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Project Management for Payroll Managers

Project Management for Payroll Managers

Project Management for Payroll Managers

By: Julie Ruben Rodney | Dialogue Magazine >>

Do you sometimes feel overwhelmed and not in control of a project that you are managing? As a payroll professional, your job can be very challenging as you are required to wear a variety of hats, juggle multiple projects and work with different stakeholders. Achieving project goals and objectives while managing the project’s triple constraints of scope, time and cost — is a common challenge facing many payroll professionals today. In order to successfully manage a project, it is essential for you to have clear objectives, a good project plan, a controlled scope and have stakeholder support. There is a science to ensuring projects are executed successfully. Here is a guide to help you manage your payroll projects more effectively.

A project typically has four major phases (Initiation, Planning, Execution, Closeout) referred to as the Project Life Cycle. These are all linked and interact with one another as follows:


During the Initiation Phase of the Project Life Cycle, it is very important to first identify the project objectives and goals. You need to create a Project Charter, a document that states the purpose and requirements of the project, including approvals by the client or senior management.

A Project Charter will include important sections such as Project Objectives which you can narrow down using The 5 W’s:

WHO is the client?

> WHAT is the end product or service?

> WHY is the project required?

> WHEN must the project be completed?

> WHAT is the cost of the project?

One of the most critical steps during the initial phase is to identify the scope of your project. Scope management is the process by which the deliverables and work to produce them are identified and defined. This includes making a list of what is in scope and out of scope for your project, which helps you avoid future misunderstandings or surprises. The final step of this phase is stakeholder approval. Stakeholders are the end-users or clients, the people who will influence the project and, ultimately, the people who will reap the benefits of your completed project. Through Stakeholder Analysis, you can assess the impact of the project on relevant parties and how the interests of stake-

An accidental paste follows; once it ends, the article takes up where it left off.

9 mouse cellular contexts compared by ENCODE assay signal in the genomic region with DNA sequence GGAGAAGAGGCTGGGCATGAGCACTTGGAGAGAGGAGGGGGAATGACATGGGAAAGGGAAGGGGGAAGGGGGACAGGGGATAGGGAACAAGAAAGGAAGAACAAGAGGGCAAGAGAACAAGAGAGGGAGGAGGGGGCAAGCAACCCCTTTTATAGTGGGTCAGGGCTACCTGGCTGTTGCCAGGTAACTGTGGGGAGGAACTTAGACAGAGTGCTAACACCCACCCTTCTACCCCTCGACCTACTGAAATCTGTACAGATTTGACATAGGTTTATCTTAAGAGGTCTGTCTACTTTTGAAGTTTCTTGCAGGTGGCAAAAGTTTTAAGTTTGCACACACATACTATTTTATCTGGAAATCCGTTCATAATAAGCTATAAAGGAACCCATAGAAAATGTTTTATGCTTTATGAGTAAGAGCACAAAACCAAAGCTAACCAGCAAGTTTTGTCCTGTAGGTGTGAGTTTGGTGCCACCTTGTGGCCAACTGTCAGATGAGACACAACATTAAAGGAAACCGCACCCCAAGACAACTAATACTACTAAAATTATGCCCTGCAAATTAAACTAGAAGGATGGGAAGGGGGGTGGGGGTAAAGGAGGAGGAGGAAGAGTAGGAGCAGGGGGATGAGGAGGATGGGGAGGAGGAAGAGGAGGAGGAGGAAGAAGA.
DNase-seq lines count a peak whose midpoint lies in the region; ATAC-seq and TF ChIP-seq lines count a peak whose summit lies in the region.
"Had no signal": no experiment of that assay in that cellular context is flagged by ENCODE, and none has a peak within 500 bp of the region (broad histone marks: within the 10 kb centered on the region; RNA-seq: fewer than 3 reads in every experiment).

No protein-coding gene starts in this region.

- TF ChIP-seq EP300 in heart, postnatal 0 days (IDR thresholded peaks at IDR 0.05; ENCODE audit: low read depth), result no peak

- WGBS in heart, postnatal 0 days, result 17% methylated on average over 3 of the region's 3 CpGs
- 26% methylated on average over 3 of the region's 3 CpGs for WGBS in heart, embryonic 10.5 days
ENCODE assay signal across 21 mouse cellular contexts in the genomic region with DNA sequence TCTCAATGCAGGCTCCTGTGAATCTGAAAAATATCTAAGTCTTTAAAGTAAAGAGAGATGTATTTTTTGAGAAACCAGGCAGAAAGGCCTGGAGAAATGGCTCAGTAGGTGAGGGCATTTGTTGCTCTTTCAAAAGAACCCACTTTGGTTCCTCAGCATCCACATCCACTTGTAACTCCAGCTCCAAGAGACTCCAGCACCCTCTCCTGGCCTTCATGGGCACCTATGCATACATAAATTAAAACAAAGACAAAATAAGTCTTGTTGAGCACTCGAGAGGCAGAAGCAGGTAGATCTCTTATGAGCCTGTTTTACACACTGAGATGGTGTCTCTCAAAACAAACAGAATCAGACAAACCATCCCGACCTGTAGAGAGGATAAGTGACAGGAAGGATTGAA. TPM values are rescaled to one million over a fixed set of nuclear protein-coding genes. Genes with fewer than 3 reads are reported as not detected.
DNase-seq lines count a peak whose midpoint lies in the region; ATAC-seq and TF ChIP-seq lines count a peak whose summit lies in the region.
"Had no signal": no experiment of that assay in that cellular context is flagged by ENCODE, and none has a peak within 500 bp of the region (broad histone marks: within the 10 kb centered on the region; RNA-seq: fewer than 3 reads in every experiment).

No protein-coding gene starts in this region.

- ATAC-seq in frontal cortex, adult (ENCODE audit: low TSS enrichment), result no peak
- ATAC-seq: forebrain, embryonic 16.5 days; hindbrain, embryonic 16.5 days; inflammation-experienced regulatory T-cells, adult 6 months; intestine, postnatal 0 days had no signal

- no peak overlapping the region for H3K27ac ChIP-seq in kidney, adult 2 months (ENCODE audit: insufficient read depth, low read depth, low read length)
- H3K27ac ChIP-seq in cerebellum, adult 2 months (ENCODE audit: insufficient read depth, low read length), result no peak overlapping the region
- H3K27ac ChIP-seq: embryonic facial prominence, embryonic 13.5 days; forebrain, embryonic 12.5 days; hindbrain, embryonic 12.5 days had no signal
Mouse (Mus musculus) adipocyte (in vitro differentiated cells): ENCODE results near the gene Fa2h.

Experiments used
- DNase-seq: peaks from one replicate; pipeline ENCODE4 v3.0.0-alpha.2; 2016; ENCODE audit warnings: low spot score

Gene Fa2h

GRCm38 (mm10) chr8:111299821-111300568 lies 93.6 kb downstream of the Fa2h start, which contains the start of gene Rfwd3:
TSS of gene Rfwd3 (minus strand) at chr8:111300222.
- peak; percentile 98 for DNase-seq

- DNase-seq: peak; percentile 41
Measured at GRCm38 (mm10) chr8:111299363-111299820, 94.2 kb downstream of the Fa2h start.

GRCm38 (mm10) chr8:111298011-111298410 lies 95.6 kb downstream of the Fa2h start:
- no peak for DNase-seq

holders should be addressed in a project plan.

During the first phase, the major deliverables and all participating work groups are identified, and the project team begins to form.


The Planning Phase is the second and most important phase in the Project Life Cycle. The effort spent in planning can save countless hours of confusion and rework in the subsequent phases. The focus here is to develop a roadmap to guide your team through the Execution and Closure phases of the project. During this phase, you should identify the project tasks and required resources and strategy. The project plan should outline the activities, tasks and timeframes.

As you are planning the project, remember to prioritize activities to make the most of your time, energy, and talents. Decide how to allocate your tasks based on time sensitivity, preparation required, involvement of others, impact to organization and degree of difficulty. Also, keep in mind the 80/20 Rule; spend 80% of your time planning and 20% implementing. Ensure all work groups understand their roles and they are clear on the budget, timeline, and quality expectations.

Risk management is a fundamental step at this stage. Look at what might pose a threat to the successful completion of the project by identifying high-threat potential problems and how you could prevent the problem from occurring in the first place, or to reduce the impact on the project if it does occur.


During this phase, the project plan is put into motion and the work of the project is performed. This is the longest phase in the Project Life Cycle and it typically consumes the most energy and the most resources. This phase involves completing project deliverables and presenting them to stakeholders for approval.

Some of the considerations in this stage should be focused on risk, quality, communication and

change management. At this stage, you will choose how to mitigate and respond to risks identified in earlier stages by using the guidelines from your previous planning while continually monitoring these risks.

Quality should be maintained throughout and there are several tools that you could use to help keep track. Meeting stakeholder expectations is manageable if all communication channels are open as any miscommunication may be time-consuming and costly. To accomplish a clear line of communication, ensure it is frequent and meaningful and seek feedback throughout the life cycle of the project.


During this fourth and final phase, final project deliverables are handed over to the stakeholders and users. Closeout is the process of finalizing all project matters, carrying out final project reviews, archiving project information and redeploying the project team.

In order to learn from your experience and ensure you are continually growing, it is important to reflect on the challenges you faced during the project, how you overcame them and what can

be done differently next time to proactively prevent similar issues. Look at what went wrong that should be “red flagged.” However, it is also important to focus on the positives. Questions such as “What did we do right?” should be asked so you know what went well and what you should continue to do on your next projects.

Lastly, do not forget to celebrate! Your team has worked hard and celebrating will refresh minds and get your team in gear for the next project.